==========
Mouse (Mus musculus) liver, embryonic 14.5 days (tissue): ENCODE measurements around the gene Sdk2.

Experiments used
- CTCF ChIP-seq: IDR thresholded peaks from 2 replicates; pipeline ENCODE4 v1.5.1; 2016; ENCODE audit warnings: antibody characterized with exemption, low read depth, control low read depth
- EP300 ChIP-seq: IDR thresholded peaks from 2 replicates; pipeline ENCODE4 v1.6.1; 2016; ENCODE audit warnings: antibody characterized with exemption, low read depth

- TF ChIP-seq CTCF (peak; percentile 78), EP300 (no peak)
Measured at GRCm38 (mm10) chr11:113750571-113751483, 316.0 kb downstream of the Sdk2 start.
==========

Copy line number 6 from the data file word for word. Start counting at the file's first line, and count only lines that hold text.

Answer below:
Measured at GRCm38 (mm10) chr11:113750571-113751483, 316.0 kb downstream of the Sdk2 start.